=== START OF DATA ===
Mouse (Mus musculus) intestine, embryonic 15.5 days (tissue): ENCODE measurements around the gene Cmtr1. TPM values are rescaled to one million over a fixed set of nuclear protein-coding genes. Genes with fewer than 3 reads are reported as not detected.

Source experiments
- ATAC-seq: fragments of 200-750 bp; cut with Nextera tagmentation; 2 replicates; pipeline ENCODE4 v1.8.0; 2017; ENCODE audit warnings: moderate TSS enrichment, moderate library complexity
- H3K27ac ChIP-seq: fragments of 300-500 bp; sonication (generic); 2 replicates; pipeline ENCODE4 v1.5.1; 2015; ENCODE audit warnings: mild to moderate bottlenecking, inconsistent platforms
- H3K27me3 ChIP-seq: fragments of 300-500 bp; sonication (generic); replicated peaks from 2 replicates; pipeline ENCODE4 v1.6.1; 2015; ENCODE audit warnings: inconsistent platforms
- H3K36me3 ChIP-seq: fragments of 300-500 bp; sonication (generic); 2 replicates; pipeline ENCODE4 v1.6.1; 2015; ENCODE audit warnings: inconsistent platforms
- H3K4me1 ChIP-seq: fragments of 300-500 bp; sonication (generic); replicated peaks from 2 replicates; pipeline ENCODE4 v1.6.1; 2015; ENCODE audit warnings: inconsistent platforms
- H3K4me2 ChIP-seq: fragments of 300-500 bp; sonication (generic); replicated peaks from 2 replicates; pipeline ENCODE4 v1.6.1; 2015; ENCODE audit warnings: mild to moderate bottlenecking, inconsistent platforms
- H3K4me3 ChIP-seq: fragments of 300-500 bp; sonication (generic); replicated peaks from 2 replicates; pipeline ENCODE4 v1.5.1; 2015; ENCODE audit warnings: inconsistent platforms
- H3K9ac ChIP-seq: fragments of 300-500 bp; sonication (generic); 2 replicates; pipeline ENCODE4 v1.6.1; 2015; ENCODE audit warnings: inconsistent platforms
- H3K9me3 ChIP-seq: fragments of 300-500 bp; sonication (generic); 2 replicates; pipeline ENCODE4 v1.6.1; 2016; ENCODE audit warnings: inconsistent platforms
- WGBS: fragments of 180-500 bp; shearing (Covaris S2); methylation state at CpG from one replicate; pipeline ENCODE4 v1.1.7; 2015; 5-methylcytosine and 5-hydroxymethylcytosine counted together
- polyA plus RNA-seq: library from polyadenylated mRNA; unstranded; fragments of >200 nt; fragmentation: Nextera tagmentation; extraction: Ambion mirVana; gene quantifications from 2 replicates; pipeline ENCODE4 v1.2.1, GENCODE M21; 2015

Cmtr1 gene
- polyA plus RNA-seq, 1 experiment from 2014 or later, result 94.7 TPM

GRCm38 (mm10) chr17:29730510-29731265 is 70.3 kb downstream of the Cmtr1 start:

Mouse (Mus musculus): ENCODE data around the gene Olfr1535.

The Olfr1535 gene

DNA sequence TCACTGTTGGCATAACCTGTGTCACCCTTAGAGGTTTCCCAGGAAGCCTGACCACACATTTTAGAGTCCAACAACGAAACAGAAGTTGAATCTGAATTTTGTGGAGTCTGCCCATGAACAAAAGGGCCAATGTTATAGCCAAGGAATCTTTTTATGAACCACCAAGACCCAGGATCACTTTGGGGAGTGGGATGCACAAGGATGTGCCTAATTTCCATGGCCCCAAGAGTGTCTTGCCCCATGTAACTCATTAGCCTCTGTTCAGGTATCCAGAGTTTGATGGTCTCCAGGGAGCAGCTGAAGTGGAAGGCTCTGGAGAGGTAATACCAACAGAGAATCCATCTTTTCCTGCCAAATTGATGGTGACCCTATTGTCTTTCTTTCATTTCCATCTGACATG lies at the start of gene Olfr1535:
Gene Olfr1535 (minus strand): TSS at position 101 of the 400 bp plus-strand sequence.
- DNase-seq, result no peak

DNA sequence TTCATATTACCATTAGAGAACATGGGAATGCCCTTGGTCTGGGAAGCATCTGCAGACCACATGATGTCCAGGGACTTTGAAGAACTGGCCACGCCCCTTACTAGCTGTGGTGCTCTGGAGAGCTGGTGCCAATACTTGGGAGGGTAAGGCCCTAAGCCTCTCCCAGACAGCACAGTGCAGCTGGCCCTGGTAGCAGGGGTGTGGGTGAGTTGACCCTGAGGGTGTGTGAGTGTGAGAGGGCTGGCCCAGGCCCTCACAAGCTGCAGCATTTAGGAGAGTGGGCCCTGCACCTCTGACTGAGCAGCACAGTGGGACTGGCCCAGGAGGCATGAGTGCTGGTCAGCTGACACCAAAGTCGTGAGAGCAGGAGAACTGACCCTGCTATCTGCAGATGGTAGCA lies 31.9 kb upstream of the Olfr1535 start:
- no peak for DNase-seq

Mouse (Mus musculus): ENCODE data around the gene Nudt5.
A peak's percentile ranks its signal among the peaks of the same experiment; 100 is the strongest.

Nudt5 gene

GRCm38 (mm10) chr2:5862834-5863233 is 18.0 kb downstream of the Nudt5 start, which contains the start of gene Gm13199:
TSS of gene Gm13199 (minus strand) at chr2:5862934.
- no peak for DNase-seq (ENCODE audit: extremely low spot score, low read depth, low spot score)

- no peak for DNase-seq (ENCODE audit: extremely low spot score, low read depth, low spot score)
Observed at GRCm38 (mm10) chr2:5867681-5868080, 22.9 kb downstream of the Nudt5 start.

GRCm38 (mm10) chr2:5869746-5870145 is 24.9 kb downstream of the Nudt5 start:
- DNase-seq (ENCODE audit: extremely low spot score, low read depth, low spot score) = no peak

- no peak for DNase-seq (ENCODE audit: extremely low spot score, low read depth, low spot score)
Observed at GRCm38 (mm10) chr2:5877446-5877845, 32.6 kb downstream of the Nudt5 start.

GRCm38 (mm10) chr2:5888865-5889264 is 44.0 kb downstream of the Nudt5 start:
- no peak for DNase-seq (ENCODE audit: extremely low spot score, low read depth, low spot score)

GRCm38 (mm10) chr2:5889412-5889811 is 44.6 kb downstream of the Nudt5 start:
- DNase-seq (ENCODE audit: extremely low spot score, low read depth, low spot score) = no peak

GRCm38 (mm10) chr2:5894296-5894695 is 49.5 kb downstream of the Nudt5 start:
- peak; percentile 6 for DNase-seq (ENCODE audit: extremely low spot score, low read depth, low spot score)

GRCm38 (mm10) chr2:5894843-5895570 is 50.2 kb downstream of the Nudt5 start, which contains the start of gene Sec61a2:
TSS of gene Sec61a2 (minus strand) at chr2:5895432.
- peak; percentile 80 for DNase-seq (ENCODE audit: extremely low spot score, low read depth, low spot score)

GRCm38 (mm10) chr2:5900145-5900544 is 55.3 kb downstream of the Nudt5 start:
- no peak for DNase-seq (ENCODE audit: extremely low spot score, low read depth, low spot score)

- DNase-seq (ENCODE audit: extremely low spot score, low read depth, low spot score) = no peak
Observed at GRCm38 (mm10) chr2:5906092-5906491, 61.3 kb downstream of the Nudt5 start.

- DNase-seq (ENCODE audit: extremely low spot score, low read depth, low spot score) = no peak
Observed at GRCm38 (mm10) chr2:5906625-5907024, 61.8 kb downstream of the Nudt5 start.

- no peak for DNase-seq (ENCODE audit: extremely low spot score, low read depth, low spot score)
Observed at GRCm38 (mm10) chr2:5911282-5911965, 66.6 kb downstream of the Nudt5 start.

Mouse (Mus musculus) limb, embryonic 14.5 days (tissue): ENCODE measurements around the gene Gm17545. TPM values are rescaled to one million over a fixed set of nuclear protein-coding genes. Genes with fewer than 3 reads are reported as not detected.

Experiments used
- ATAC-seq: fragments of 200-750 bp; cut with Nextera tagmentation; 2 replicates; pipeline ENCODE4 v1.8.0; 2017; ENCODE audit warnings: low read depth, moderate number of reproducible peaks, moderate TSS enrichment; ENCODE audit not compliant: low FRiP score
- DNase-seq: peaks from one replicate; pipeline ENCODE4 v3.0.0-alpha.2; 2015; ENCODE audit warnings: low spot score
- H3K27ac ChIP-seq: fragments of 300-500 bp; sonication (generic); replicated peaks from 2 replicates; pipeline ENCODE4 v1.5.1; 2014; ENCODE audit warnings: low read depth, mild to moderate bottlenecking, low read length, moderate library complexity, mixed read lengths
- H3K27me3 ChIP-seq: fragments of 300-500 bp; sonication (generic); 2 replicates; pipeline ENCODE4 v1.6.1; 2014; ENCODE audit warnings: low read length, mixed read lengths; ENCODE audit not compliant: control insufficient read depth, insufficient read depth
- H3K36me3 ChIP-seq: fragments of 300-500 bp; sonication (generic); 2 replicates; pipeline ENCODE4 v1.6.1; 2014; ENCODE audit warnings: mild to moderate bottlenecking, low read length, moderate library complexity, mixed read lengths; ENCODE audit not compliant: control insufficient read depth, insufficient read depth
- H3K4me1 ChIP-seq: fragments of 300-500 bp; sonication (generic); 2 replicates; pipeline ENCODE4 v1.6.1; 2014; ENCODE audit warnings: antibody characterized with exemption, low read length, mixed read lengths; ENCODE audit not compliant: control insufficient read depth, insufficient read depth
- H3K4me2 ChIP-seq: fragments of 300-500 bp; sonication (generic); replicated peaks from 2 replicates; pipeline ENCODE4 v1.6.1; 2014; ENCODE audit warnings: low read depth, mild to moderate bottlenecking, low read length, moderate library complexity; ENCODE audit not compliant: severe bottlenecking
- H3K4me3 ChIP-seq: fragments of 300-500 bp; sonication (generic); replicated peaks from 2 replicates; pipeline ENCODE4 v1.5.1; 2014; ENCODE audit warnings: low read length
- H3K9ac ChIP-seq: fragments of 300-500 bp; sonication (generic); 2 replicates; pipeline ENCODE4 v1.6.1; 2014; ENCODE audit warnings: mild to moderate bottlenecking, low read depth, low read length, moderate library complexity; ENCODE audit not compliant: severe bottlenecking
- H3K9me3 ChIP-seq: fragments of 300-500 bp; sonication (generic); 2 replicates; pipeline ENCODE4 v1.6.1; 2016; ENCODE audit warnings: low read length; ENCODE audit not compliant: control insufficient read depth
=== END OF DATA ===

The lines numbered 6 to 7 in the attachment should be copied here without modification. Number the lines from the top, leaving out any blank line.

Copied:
- H3K36me3 ChIP-seq: fragments of 300-500 bp; sonication (generic); 2 replicates; pipeline ENCODE4 v1.6.1; 2015; ENCODE audit warnings: inconsistent platforms
- H3K4me1 ChIP-seq: fragments of 300-500 bp; sonication (generic); replicated peaks from 2 replicates; pipeline ENCODE4 v1.6.1; 2015; ENCODE audit warnings: inconsistent platforms